“The right way to look for your life partner” is the motto used by Harmonica, the first Egyptian matchmaking mobile application, available on both Google Play and Apple Store.
The application, according to its website, aims at avoiding the pitfalls of arranged marriages where people and families who do not know each other are connected through mediators.
“This way is no longer suitable for our needs at the moment nor our lifestyle which has become more open,” says the website. The application, therefore, offers a new “safe and efficient” ways of matchmaking that caters to the needs of younger generations.
After downloading the app and registering, users answer a set of questions that demonstrate the main characteristics they want in a life partner.
Based on their answers, users receive up to three recommendations per day and it is only when both parties express initial interest in each other that the introduction process starts. While the application markets itself as a modern alternative to traditional methods, it remains to be seen whether it offers anything new.
According to Sameh Saleh, one of the founders of the project, the process of choosing a life partner is based on “scientific foundations” since each user has to answer 30 questions prepared by specialists to determine what they want most in their significant others. “The application also guarantees total privacy,” he said.
“A chat between a man a woman only opens when both of them likes the other’s profile. This chat is completely safe and secured.” Saleh added that in addition to matchmaking the application offers a number of other services.
“We have a service called ‘Ask Harmonica’ where users can send messages with their personal problems and a professional team offers them the necessary support. Also, a number of articles on love, marriage, and the choice of life partners are published on the app.” When asked whether the users of the app are mostly male or female, Saleh said the number of females is larger.
Ali Khaled, the co-founder of the application, said that Harmonica was founded by four people all of whom have witnessed the problems resulting of arranged marriages. “We went through personal experiences, did a lot of research, and witnessed many introduction meetings in arranged marriages,” he said. “We saw how these meetings are a source of tension for both parties, especially girls.”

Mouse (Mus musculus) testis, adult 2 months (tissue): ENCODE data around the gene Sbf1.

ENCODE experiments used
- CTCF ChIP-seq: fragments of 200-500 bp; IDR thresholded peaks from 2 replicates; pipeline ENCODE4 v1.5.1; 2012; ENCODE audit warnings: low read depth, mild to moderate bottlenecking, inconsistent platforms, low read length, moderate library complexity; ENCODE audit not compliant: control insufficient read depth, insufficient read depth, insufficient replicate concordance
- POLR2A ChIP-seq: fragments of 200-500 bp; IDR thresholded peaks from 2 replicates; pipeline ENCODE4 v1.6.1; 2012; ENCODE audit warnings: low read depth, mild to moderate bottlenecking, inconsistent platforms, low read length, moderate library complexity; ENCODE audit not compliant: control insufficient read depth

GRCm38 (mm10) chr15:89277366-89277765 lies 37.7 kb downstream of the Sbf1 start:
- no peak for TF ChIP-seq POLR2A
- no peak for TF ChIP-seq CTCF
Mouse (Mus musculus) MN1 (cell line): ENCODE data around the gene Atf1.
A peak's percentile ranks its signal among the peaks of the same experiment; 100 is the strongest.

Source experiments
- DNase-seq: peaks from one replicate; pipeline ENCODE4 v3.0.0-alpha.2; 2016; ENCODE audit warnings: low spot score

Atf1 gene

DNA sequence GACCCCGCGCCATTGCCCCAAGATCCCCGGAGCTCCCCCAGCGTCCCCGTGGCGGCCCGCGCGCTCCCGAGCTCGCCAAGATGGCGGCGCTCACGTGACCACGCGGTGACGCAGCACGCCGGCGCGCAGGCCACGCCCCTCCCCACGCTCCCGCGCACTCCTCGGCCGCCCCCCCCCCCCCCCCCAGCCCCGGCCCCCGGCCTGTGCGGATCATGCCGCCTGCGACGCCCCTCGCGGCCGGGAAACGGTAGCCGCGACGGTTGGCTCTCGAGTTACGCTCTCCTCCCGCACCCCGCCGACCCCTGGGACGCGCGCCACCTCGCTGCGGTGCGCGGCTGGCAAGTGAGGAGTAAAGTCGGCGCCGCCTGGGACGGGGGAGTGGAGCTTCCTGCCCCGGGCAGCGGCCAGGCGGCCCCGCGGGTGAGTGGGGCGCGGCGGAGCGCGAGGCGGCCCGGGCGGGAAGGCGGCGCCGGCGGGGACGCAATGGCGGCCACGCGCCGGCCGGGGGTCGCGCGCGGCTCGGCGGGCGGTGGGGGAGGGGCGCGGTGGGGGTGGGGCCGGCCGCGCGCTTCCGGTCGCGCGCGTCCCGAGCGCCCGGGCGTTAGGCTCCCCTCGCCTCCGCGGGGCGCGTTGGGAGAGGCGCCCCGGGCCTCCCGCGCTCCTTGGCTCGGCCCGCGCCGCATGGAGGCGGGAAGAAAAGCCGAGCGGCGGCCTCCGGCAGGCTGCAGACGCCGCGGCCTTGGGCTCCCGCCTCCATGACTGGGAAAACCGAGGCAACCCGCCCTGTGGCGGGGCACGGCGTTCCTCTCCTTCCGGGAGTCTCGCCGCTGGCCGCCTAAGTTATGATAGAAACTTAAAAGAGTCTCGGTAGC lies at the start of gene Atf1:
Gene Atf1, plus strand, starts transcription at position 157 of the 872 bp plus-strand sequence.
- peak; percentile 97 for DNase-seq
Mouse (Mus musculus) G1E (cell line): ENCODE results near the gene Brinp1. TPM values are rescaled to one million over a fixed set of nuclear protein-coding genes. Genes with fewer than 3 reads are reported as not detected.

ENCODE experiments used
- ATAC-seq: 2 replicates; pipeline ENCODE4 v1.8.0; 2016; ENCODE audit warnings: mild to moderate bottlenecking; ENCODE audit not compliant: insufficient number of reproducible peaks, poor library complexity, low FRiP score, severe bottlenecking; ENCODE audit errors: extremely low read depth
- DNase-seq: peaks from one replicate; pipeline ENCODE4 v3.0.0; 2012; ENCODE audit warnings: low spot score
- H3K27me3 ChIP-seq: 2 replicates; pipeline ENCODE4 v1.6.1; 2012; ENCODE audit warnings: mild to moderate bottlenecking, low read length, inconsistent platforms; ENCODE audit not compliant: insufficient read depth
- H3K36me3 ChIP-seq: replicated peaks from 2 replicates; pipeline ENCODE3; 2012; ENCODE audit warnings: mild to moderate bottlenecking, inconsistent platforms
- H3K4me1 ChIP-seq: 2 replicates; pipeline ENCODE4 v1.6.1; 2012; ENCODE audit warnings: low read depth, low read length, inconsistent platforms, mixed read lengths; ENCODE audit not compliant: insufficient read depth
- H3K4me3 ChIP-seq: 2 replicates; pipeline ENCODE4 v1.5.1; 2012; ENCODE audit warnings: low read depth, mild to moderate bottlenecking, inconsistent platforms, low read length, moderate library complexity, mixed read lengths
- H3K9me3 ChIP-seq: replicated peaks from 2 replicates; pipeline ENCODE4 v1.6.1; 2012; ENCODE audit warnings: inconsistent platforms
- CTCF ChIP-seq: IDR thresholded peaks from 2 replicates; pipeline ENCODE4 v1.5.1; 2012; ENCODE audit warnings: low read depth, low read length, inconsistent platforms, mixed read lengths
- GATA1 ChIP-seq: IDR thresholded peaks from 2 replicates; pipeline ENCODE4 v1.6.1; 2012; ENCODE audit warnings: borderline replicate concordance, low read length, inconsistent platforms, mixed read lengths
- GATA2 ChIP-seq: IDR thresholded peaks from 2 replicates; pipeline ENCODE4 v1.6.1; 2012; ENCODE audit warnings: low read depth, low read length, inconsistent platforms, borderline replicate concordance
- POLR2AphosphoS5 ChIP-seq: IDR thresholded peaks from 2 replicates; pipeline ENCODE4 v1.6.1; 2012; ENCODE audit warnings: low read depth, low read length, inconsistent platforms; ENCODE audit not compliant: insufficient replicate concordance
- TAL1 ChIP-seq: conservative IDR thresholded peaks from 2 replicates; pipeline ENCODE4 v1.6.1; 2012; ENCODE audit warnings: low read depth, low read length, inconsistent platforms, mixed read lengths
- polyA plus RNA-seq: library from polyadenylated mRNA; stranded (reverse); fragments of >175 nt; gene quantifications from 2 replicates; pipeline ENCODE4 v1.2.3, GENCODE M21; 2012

Khaled also argued that the remarkable rise in divorce rates in Egypt is strongly linked to the wrong approach to marriage and this is how the idea of the application came to being. When asked about guarantees of the seriousness of users, Khaled said the founders set a number of conditions to make sure the application is used for its intended purpose.
“We require a minimum numbers of years on Facebook and we verify the identity of each user through a special program,” he explained. “As for seriousness, we have a report option so that in case a user registers only for fun or out of curiosity he or she is reported by other users they are introduced to then their account is blocked.”
Sherine al-Rayes, expert in family and marital relations, argued that most likely users would not answer the questions they are asked in the beginning honestly. “However, the good thing about the application is that it facilitates the first stage of an arranged marriage, considered the most awkward,” she said. “It also makes women feel they are in control since they decide to register in this application and are not pushed by their families to meet suitors.”
Despite this, she added, the second stage remains problematic since people in most cases are not their true selves when they go on dates and this is something an application cannot solve. Rayes added that the application serves as an acknowledgement of the existence of a real problem when it comes to marriage in the Egyptian society.
“This problem is related to the fact that the society has in many ways become more open theoretically, but there are no practical ways of applying this openness to the ground. This particularly reflects on dating, relationships, and marriage. There is also the constant conflict between this openness and making sure social customs are not violated.”
Alternative to matchmaker
Journalist Hanaa Abdel Fattah objected to claims that Harmonica is the modern alternative to the matchmaker, a woman who for decades was used by Egyptian families to marry off their sons and daughters especially in working and middle class neighborhoods.
“The matchmaker was a human being known in the neighborhood and trusted by people who use her services,” she said. “She knew the background of each potential bride and groom because she was personally in touch with them and their families. None of this is the case with a mobile app.”
Abdel Fattah also objected to the word “partner” used in the motto of the application since she found it vague and not necessarily indicative of marriage. “It is possible then that homosexuals would register and look for ‘partners’ or people would just look for a date. How would this be filtered?”
She also argued that it is risky for women in particular to put all their personal data on the application while not being sure how it will be used. For Abdel Fattah, the application does not clarify how the introduction process will take place, which makes things vaguer.
“So, if my profile fits that of another user, how are we expected to meet? Will the application play a role in this? How can I guarantee that the setup of this meeting would suit me?”